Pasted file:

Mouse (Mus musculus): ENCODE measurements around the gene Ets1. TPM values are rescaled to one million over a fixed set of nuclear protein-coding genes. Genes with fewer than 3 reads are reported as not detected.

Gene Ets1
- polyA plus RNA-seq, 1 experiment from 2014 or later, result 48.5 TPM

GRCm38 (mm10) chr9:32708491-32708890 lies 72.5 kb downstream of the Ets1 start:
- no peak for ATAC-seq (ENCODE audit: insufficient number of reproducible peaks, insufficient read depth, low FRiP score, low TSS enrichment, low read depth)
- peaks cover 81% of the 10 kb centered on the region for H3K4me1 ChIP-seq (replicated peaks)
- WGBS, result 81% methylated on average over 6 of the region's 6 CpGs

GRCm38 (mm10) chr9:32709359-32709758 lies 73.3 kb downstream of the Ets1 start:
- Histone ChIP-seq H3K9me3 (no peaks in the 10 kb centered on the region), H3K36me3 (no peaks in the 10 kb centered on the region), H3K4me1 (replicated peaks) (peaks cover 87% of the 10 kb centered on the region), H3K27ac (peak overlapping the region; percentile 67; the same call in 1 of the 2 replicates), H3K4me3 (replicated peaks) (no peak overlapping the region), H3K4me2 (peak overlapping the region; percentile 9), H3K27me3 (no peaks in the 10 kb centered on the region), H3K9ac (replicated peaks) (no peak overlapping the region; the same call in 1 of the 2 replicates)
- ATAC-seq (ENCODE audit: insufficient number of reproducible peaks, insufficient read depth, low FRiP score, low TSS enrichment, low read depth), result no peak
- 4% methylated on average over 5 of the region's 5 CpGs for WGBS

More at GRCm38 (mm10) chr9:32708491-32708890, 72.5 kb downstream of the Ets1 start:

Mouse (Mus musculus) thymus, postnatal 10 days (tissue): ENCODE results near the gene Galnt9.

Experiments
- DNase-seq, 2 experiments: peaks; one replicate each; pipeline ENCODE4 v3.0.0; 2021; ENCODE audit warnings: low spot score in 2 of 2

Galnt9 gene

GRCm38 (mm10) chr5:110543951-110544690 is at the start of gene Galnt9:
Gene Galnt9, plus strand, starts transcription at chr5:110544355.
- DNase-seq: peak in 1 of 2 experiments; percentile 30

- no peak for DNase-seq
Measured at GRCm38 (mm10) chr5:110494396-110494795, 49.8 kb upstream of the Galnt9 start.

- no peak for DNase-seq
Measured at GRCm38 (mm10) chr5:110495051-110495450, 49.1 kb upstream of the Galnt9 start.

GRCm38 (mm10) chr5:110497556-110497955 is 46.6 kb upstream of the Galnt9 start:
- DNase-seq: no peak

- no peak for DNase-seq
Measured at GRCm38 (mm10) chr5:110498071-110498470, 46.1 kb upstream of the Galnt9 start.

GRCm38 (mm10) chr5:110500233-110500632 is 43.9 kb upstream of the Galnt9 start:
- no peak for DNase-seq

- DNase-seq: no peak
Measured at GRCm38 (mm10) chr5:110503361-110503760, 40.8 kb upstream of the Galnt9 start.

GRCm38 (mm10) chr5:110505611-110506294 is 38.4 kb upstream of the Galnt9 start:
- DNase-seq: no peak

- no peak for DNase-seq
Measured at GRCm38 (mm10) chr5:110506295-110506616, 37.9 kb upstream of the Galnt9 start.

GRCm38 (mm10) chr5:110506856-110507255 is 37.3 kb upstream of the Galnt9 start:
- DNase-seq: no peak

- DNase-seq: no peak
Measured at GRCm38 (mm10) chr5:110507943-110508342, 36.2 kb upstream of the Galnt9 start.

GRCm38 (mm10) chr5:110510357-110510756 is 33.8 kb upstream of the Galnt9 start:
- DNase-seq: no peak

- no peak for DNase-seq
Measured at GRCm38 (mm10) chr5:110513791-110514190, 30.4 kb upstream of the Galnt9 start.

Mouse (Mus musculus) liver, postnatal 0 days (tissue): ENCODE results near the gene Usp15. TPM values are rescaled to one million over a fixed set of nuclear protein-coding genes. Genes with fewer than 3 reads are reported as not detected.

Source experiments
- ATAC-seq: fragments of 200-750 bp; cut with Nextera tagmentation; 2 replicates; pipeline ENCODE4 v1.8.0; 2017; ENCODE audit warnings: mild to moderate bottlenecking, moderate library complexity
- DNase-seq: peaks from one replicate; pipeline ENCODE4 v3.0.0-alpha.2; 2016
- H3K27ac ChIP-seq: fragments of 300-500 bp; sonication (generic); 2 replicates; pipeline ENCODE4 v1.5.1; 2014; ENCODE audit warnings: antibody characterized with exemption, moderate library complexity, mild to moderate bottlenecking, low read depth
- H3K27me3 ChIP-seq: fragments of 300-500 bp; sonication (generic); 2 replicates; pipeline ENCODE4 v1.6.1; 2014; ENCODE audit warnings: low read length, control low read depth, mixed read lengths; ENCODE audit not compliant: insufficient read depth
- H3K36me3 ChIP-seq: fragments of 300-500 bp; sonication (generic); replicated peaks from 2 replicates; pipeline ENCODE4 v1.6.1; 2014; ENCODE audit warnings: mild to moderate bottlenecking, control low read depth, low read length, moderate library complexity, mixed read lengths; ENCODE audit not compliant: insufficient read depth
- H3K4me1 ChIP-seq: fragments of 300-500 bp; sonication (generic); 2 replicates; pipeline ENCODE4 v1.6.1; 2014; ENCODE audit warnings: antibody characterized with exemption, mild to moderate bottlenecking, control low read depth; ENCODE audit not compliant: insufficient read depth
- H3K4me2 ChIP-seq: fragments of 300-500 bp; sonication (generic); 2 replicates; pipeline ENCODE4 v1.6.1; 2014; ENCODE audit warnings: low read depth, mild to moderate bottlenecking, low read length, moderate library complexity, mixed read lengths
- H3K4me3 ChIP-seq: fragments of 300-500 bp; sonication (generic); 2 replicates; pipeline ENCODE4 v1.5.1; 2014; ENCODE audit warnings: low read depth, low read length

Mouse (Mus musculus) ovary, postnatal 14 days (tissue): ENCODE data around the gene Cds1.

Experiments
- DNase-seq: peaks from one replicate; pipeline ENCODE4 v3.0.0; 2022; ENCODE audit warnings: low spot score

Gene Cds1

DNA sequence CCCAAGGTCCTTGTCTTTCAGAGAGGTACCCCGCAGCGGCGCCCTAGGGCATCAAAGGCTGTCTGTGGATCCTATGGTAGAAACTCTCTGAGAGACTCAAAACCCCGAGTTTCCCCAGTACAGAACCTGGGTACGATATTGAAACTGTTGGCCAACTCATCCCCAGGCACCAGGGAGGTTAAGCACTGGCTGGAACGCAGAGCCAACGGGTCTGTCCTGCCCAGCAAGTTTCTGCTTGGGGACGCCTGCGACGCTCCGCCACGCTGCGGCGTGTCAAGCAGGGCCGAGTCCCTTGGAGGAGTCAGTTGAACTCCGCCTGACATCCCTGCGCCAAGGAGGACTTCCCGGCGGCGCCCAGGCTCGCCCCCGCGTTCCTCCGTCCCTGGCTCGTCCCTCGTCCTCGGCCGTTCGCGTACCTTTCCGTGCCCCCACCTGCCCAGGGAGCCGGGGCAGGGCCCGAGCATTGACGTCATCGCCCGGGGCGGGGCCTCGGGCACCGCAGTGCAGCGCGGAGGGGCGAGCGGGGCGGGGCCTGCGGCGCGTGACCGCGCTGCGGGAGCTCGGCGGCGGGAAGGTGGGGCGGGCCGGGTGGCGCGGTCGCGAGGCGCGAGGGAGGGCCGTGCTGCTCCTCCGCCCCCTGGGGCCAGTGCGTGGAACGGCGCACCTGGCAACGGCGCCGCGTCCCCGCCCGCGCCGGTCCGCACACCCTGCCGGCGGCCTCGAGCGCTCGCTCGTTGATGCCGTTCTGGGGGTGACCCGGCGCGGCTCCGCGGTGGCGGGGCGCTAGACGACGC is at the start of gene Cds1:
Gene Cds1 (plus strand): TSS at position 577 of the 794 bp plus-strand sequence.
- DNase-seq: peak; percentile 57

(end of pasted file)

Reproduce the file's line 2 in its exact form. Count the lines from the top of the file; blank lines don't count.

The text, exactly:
Gene Ets1